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Butterflies are amongst the most colourful and popular members of the insect world and on warm sunny days, as our skies fill with a kaleidoscope of colour, it's easy to understand why.
Butterflies are amongst the most colourful and popular members of the insect world and on warm sunny days, as our skies fill with a kaleidoscope of colour, it's easy to understand why. Here are ten facts about these beautiful creatures:
1 Belonging to the group Lepidoptera, meaning 'scale wings', butterflies are covered in scales. The colour we see is an illusion, created by the refraction of light from the surface of their wings.
2 58 different butterfly species can be found in Britain - each with its distinctive colouration and wing markings.
3 Sizes can vary - the purple emperor has an average wingspan of 84mm (female) whilst the small blue butterfly is only 24mm across.
4 75 per cent of Britain's butterfly species live in distinct habitats within discrete colonies, breeding in the same small area year after year. The other 25 per cent are more mobile and some regularly migrate across Britain.
5 Clouded yellow, painted lady and red admiral typically cannot survive a British winter and breed around the Mediterranean and North Africa, producing swarms that fly north to southern England in spring.
6 The bright yellow coloured brimstone is often the earliest and latest butterfly seen. Because of its colouring, it is this species that gave us the name 'butter- fly'. In mild years it is possible to see it from February through to November.
7 Most adult butterflies live only a week or two but some species may live up to 18 months - hibernating in old trees and brickwork and emerging in spring to mate, lay eggs and die.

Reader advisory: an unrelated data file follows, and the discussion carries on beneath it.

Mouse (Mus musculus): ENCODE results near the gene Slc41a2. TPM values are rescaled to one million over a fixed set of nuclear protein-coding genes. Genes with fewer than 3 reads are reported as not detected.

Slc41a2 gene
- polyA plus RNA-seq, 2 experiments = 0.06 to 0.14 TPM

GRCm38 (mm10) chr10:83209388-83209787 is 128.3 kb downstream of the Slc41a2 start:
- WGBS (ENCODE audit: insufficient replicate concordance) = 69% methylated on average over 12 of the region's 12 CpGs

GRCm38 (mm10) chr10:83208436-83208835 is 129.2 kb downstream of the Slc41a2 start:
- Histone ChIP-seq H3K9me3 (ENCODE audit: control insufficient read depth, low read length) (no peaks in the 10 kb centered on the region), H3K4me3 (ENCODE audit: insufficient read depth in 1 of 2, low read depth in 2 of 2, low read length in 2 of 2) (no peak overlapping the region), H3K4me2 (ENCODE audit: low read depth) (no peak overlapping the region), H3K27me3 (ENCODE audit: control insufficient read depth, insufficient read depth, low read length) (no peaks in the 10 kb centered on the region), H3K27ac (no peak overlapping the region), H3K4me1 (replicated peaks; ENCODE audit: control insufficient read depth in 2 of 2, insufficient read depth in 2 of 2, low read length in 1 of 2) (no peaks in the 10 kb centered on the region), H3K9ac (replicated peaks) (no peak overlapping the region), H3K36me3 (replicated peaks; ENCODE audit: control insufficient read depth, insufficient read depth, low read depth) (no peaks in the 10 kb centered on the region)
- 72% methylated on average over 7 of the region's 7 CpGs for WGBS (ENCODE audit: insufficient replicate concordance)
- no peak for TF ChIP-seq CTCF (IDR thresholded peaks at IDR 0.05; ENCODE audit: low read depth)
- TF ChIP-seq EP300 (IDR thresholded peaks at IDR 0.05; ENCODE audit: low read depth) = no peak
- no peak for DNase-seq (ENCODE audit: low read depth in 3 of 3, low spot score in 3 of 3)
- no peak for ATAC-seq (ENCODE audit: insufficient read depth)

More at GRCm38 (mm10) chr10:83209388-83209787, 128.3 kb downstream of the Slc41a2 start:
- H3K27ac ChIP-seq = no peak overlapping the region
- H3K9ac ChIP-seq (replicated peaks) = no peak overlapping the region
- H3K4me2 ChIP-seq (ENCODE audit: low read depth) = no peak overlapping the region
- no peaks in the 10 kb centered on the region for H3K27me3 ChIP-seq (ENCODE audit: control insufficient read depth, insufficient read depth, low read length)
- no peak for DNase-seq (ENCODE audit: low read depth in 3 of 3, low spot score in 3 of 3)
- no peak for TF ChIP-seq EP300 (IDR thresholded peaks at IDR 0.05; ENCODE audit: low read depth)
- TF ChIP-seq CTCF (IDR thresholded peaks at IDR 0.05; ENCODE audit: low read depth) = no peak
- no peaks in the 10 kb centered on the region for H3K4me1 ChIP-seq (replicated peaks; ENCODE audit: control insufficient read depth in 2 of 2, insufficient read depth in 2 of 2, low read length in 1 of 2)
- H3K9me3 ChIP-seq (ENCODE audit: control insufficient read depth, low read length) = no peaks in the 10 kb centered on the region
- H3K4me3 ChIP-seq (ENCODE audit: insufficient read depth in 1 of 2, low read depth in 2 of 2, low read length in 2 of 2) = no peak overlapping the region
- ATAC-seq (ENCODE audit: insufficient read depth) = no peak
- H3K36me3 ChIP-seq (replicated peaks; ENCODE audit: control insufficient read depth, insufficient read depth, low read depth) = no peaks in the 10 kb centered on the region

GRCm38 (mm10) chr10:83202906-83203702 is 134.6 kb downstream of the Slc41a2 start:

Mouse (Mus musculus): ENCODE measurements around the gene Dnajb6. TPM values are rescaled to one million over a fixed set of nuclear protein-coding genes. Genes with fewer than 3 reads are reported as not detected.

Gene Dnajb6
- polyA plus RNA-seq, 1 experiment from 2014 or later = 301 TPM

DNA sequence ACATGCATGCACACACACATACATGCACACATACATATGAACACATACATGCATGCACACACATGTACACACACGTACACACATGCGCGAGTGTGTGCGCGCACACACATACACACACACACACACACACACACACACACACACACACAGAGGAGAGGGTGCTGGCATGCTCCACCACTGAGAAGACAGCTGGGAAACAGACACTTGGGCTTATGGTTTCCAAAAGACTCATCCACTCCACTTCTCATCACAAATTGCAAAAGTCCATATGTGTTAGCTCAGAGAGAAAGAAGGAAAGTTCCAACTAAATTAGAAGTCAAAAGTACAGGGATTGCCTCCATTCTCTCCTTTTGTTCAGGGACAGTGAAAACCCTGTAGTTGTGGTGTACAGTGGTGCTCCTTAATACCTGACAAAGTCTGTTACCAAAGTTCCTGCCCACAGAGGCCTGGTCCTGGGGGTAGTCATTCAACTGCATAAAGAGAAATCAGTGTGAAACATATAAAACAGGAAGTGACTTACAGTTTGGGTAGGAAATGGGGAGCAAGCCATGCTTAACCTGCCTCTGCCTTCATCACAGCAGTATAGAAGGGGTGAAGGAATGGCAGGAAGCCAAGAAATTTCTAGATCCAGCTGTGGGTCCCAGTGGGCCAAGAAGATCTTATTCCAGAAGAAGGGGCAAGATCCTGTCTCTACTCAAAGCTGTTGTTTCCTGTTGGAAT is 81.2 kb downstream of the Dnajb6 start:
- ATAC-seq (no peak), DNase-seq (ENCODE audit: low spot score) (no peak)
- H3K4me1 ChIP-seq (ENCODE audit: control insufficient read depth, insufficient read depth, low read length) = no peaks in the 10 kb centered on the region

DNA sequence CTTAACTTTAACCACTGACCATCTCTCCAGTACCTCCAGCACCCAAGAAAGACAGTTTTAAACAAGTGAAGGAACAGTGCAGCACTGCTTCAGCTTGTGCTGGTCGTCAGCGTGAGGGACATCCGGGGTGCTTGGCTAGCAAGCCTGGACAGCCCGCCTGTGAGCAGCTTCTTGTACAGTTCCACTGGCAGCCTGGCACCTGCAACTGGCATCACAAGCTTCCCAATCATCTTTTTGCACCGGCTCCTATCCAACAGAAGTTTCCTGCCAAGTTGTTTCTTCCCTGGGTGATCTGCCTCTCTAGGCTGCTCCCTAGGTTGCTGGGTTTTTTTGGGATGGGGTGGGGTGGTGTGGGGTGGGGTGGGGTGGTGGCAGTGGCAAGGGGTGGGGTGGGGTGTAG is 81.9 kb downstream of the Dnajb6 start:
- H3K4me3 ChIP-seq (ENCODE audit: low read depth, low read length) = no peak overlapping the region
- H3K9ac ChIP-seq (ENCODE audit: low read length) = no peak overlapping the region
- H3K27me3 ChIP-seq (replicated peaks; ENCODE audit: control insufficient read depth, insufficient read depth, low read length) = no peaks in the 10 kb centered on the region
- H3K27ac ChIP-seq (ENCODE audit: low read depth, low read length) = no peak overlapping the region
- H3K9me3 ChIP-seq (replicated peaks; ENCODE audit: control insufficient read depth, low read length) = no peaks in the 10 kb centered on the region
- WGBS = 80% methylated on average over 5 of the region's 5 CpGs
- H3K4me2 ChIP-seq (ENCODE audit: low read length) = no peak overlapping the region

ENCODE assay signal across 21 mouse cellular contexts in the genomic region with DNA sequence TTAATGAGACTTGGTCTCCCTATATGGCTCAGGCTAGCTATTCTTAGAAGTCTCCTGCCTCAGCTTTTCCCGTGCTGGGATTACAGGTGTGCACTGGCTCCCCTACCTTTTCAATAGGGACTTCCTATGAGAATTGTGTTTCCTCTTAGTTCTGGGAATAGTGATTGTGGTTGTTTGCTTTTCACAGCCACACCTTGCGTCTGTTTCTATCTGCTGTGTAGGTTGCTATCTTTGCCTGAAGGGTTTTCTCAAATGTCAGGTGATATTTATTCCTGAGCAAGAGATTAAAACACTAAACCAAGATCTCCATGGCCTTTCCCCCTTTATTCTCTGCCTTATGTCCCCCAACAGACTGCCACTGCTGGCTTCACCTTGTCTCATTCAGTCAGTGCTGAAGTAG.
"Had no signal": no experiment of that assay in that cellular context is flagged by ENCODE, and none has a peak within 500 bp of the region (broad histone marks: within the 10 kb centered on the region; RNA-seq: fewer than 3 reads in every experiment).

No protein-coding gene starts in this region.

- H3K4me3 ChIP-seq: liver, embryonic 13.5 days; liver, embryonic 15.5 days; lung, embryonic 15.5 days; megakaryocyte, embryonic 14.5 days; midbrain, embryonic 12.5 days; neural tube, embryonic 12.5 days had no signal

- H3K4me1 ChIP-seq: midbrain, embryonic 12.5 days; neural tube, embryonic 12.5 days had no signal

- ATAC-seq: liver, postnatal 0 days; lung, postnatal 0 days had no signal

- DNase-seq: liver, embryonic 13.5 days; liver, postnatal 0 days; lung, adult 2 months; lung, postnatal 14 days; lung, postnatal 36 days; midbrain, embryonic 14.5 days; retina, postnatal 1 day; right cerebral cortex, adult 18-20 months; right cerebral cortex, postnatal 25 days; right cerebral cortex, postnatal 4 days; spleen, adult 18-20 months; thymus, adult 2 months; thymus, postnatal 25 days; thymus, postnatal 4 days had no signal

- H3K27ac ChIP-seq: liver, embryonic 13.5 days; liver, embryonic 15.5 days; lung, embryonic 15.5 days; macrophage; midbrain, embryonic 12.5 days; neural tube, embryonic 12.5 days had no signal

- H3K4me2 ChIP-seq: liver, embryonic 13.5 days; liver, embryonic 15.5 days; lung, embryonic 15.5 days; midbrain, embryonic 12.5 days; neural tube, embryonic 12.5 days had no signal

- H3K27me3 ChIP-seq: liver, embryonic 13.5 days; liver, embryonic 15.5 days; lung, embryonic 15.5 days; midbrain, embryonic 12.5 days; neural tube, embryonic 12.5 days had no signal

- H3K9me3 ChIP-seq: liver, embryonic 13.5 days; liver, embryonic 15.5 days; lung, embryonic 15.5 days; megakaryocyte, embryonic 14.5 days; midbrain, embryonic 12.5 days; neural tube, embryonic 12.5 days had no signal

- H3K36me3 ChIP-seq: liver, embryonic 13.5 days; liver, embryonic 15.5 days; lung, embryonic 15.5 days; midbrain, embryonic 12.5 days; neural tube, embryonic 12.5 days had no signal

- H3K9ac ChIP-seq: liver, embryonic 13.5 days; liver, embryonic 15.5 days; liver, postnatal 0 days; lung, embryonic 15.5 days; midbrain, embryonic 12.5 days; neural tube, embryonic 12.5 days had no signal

8 The only way to tell a butterfly from a moth is by the antennae - a butterfly's are club shaped whereas a moth's are feathered. The antennae helps the female to find the correct food plant for developing caterpillars.
9 Butterflies have special sensory organs in their feet which help them to detect sugary nectar as soon as they land on a plant. A long tongue - or proboscis - shaped like a drinking straw is used to sip the nectar from flowers.
10 Females spend much of their time finding the right food plant to lay their eggs on. Most caterpillars can only feed on a few plant species, Some rely on only a singlet type of food-plant - making them extremely vulnerable to habitat loss and climate change.
How can we help?
The chalk hill blue, the grizzled skipper and purple emperor are all scarce or in decline in Hertfordshire. HMWT is working with landowners and other conservation organisations to maintain existing butterfly species and to encourage the return of others by creating suitable areas for new colonies to move into. Great places to see woodland and grassland butterflies include HMWT's Balls Wood Nature Reserve, near Hertford Heath, and Aldbury Nowers Nature Reserve, near Tring. If you have a garden, or even just space for a few flowering tubs, grow plants that encourage butterflies and you'll be helping to protect our biodiversity too. Find out more by visiting the Wildlife Trusts national website (www.wildlifetrusts.org), Butterfly Conservation (www.butterfly-conservation.org) or the BBC Breathing Places site www.bbc.co.uk/breathingplaces. The UK Wildlife Trusts are working with the BBC to raise awareness of wildlife and what you can do to help it.